Cigarette smoking, ambulatory cardiovascular monitoring, and mood in Vietnam veterans with and without chronic posttraumatic stress disorder.
This study investigated the association among cigarette smoking, posttraumatic stress disorder (PTSD), and ambulatory cardiovascular and mood monitoring in 117 male Vietnam combat veterans (61 with PTSD and 56 without PTSD). Positive smoking status was associated with higher systolic blood pressure (SBP) and heart rate (HR), as well as greater diastolic blood pressure (DBP) variability. Compared to individuals without PTSD, PTSD patients had higher HR, anger/hostility ratings, and depression/anxiety ratings. Significant diagnosis by smoking status interactions were found indicating that compared to nonsmokers with PTSD, smokers with PTSD had higher DBP, mean arterial pressure (MAP), and positive affect. Ad lib cigarette smoking during the previous 30 min did not have a significant effect on mood or cardiovascular parameters, except in non-PTSD smokers who reported lower depression/anxiety ratings after smoking. Findings suggest that the effect of smoking on cardiovascular parameters may be amplified in smokers in PTSD. Findings suggest that the interrelationships among cardiovascular parameters, cigarette smoking, and PTSD deserve more research attention.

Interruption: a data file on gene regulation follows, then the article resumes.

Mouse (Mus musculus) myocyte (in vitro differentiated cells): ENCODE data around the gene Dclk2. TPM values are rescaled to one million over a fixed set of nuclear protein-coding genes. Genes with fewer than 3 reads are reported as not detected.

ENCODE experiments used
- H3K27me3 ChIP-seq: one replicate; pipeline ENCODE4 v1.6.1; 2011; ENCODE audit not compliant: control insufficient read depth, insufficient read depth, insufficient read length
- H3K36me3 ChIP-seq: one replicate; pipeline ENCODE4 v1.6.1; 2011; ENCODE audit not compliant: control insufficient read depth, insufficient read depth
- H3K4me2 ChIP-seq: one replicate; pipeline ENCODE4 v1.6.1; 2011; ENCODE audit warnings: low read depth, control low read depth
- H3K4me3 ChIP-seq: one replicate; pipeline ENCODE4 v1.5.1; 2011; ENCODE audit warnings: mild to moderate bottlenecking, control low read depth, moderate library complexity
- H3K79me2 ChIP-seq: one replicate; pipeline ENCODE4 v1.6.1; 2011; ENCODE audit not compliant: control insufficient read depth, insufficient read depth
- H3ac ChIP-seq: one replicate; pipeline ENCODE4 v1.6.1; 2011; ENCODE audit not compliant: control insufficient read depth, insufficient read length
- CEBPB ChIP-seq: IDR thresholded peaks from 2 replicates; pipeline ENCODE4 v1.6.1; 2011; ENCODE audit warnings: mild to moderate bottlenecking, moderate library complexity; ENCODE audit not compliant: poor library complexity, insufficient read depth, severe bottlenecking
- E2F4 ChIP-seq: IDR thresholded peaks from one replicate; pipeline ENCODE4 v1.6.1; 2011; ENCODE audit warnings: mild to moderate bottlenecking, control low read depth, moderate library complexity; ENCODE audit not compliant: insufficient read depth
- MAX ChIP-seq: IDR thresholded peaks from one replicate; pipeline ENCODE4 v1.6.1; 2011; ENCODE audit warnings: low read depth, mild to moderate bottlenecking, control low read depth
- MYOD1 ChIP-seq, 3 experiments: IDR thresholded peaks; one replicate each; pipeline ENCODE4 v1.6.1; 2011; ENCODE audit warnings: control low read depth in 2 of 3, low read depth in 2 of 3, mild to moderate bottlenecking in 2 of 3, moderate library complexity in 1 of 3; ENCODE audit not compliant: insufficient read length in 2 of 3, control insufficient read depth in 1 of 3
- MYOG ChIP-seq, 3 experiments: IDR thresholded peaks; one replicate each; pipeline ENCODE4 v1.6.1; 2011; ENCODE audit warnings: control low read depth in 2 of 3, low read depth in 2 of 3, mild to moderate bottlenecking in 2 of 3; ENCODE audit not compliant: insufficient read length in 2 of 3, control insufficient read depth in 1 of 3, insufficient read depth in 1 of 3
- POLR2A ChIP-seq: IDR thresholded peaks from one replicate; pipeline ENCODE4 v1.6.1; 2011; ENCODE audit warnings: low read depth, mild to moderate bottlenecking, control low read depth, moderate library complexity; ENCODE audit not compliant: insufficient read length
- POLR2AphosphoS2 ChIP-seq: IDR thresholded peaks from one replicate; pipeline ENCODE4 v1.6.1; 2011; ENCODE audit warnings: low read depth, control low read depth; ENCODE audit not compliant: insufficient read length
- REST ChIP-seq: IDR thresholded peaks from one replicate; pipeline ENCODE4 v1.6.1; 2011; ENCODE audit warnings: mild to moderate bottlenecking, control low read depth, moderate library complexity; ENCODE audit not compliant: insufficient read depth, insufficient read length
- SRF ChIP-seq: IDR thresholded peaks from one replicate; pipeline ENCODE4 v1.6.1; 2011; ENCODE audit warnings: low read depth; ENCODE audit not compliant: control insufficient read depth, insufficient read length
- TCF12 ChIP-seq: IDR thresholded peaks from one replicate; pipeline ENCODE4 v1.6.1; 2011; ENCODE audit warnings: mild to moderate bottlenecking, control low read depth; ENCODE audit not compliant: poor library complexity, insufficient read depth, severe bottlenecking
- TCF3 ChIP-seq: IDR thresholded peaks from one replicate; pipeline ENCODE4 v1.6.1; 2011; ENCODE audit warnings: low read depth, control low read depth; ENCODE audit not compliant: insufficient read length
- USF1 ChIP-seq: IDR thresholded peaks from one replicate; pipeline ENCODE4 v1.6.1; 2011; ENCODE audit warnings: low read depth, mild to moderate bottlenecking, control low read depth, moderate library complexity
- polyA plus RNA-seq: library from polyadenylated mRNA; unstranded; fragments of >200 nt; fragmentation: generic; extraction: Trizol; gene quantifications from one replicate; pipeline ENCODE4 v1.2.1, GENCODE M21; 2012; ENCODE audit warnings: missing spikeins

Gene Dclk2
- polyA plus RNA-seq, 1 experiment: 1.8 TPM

Beckham, JC; Gehrman, PR; McClernon, FJ; Collie, CF; Feldman, ME
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